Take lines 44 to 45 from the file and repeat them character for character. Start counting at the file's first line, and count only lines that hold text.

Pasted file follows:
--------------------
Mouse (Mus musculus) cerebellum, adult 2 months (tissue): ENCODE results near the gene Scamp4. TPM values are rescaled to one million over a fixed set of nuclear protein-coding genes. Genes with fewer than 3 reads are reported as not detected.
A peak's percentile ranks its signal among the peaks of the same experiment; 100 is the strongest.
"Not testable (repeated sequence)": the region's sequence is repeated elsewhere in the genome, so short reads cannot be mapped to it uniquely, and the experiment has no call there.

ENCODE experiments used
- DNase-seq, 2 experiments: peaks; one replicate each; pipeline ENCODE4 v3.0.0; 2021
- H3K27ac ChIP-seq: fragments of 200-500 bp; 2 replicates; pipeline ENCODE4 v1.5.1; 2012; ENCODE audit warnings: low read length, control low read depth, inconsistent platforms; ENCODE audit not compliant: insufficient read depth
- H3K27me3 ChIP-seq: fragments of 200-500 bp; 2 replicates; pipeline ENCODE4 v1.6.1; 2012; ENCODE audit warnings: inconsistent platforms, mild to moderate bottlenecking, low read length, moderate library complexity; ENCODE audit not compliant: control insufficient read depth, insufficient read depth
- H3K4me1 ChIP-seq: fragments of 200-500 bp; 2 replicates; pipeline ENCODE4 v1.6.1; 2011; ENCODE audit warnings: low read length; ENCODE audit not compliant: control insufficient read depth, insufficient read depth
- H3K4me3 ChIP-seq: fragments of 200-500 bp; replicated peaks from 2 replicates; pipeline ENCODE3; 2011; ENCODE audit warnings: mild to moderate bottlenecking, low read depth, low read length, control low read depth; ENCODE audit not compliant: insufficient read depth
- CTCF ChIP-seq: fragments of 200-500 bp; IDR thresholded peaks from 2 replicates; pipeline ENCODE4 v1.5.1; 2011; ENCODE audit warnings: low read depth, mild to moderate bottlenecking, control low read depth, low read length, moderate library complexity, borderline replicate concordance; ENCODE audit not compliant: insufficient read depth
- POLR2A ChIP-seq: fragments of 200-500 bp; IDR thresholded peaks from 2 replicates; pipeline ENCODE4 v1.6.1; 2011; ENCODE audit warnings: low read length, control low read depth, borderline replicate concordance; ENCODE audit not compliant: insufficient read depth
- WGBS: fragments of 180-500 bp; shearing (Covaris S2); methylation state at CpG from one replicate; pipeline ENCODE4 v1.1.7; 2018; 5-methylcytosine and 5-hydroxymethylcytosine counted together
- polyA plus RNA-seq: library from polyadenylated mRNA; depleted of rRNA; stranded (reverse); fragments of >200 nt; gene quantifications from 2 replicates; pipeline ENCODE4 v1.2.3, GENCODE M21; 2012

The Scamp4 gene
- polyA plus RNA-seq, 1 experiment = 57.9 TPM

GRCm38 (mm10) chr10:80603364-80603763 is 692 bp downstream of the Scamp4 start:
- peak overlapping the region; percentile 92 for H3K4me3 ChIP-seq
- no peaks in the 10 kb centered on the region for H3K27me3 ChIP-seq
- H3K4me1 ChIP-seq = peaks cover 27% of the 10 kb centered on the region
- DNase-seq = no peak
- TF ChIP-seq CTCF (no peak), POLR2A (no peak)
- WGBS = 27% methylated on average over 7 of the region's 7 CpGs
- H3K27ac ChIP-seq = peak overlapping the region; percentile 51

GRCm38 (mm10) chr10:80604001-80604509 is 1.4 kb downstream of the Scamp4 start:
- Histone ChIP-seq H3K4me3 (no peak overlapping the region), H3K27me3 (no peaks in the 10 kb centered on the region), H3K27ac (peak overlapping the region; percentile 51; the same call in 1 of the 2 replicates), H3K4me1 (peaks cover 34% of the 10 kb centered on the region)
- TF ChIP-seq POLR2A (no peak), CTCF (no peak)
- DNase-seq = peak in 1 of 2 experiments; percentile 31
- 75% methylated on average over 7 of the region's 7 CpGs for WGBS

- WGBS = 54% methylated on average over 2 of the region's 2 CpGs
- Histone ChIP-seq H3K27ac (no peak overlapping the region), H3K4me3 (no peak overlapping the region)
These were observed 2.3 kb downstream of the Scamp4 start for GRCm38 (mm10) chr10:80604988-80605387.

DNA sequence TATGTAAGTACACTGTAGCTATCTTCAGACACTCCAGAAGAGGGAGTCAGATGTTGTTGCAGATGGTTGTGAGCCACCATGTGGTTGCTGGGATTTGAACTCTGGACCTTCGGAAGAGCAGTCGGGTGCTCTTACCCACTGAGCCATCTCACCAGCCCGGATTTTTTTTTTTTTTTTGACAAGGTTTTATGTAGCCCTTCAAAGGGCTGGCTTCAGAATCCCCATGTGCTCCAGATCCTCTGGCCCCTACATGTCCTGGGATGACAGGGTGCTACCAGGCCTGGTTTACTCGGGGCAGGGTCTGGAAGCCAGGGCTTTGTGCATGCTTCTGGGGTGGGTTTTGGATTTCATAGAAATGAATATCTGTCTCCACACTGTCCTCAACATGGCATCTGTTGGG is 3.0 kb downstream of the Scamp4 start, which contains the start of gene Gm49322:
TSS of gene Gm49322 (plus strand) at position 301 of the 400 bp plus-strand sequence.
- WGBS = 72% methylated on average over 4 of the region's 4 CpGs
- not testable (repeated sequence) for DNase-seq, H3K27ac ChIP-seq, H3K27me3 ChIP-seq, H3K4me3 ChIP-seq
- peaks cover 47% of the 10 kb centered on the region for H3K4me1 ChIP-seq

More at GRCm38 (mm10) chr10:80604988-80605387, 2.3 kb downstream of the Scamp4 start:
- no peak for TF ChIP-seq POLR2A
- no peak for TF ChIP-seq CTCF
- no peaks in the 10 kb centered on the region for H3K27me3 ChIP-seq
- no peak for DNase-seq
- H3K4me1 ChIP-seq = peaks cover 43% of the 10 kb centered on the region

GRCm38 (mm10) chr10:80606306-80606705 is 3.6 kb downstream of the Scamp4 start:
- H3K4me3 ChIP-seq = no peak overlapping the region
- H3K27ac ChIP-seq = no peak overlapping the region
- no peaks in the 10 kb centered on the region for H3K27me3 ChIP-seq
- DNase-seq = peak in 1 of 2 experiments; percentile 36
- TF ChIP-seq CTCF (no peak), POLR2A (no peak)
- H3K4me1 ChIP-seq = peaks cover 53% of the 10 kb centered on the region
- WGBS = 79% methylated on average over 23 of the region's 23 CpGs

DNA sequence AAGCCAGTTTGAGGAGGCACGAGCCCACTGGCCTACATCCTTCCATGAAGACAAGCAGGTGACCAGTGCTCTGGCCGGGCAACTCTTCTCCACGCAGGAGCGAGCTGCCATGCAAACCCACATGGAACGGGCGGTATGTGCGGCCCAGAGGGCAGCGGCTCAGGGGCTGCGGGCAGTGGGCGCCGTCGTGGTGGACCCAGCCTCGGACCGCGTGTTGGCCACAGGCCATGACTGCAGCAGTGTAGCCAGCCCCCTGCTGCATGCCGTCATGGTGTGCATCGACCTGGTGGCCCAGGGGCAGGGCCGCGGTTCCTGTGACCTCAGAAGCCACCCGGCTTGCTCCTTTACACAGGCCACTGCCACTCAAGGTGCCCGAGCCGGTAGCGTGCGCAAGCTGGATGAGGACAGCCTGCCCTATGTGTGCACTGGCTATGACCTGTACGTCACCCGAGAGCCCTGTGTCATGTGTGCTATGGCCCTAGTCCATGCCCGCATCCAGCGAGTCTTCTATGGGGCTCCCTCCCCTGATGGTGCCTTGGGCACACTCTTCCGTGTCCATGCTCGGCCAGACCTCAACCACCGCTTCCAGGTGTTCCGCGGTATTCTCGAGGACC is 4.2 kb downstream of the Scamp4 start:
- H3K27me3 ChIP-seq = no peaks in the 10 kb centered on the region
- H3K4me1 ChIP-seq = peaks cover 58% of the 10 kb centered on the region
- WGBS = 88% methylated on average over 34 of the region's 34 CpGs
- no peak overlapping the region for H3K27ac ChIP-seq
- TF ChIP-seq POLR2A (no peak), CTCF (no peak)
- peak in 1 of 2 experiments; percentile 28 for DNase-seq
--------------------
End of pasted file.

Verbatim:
- H3K4me3 ChIP-seq = no peak overlapping the region
- H3K27ac ChIP-seq = no peak overlapping the region